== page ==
Biden delivers Morehouse commencement address

President Joe Biden delivered the commencement address at Morehouse College on Sunday, telling graduates that he hears their voices of protest over the Israel-Hamas war and describing scenes from the conflict as "heartbreaking."

Morehouse is a male-only historically Black college in Atlanta. Biden's commencement speech sparked backlash among the school’s faculty and supporters who oppose Biden’s handling of the war in Gaza.  

"I support peaceful nonviolent protest," he told students, some who wore keffiyeh scarves around their shoulders on top of their black graduation robes. "Your voices should be heard, and I promise you I hear them."

The president told the crowd that it was a "humanitarian crisis in Gaza, that's why I've called for an immediate cease-fire to stop the fighting" and bring home the hostages taken when Hamas attacked Israel on Oct. 7. The comments, toward the end of his address that also reflected on American democracy and his role in safeguarding it, were the most direct recognition to U.S. students about the campus protests that have swept across the country.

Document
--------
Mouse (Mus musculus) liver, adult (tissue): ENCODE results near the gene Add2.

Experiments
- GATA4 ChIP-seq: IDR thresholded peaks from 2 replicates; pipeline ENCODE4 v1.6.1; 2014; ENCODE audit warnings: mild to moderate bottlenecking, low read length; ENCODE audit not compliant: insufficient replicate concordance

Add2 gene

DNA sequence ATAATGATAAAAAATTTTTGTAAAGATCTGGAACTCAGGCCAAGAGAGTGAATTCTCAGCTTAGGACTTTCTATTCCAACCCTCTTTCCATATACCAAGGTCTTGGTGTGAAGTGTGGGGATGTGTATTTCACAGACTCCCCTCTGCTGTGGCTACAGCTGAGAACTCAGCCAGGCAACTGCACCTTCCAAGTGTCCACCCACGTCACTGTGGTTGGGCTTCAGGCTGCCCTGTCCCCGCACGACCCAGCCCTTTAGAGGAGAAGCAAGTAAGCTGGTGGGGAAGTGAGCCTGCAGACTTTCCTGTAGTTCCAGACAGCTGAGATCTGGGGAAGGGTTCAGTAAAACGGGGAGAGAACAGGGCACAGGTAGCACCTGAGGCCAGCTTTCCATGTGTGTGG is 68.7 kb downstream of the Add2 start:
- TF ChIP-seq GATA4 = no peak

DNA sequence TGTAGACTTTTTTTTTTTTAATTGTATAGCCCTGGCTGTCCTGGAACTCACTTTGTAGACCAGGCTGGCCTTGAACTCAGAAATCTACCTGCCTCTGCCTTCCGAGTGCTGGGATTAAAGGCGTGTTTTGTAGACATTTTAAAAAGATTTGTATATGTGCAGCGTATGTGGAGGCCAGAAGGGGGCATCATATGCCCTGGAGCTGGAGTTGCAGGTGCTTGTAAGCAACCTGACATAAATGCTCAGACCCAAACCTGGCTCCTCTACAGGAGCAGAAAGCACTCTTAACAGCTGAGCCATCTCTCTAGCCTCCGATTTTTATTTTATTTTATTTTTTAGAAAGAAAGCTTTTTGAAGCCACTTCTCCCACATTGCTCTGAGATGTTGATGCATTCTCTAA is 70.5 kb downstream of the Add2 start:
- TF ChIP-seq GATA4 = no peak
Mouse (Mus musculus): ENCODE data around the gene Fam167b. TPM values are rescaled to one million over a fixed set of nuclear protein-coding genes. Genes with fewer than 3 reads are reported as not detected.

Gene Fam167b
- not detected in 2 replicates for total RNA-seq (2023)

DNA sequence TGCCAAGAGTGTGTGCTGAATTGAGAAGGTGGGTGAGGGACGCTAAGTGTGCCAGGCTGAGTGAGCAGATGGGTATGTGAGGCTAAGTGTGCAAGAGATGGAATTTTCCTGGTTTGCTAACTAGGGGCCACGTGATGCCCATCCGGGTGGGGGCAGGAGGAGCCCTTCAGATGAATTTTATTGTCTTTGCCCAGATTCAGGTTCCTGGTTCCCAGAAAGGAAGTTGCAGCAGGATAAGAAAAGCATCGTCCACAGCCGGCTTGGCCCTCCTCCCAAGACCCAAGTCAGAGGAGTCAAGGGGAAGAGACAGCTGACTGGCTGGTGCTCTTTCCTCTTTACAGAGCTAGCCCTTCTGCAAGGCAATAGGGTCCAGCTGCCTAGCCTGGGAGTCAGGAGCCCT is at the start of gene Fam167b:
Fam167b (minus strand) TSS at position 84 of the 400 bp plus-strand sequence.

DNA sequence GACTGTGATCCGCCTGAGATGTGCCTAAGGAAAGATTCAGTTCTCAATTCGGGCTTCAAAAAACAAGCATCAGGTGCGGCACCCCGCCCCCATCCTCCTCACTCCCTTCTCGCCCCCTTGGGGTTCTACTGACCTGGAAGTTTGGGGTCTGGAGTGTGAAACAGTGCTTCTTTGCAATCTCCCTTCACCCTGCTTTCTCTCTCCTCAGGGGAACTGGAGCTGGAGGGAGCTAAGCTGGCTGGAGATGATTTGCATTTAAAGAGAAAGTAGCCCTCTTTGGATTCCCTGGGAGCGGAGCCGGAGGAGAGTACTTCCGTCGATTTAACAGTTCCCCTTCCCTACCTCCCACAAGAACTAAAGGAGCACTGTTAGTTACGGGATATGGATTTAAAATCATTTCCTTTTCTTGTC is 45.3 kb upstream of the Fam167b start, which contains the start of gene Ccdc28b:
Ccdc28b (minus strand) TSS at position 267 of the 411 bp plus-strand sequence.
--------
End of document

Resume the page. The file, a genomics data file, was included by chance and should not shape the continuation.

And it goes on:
Nearly all the streets around the campus were shut down for the event. As the packed crowd gathered just before graduates began filing into the quad, Associate Provost Mel Foster warned: "Although we respect everyone’s right to free speech, Morehouse College has issued guidelines to ensure we are in line with the law."


U.S. President Joe Biden speaks onstage during the 2024 140th Morehouse College Commencement Ceremony at Morehouse College on May 19, 2024 in Atlanta, Georgia. (Photo by Paras Griffin/WireImage)

After speaking at Morehouse in Atlanta, Biden will travel to Detroit to address an NAACP dinner. It's part of his outreach strategy to Black voters, who have softened in their support of him since 2020. 

RELATED; Biden condemns current antisemitism amid college protests, Rafah assault

Earlier this week, Biden's campaign announced that he will debate former President Donald Trump, the presumptive GOP presidential nominee, on June 27 and again Sept. 10. CNN said the June 27 debate won’t have a live audience.

The Associated Press contributed to this report.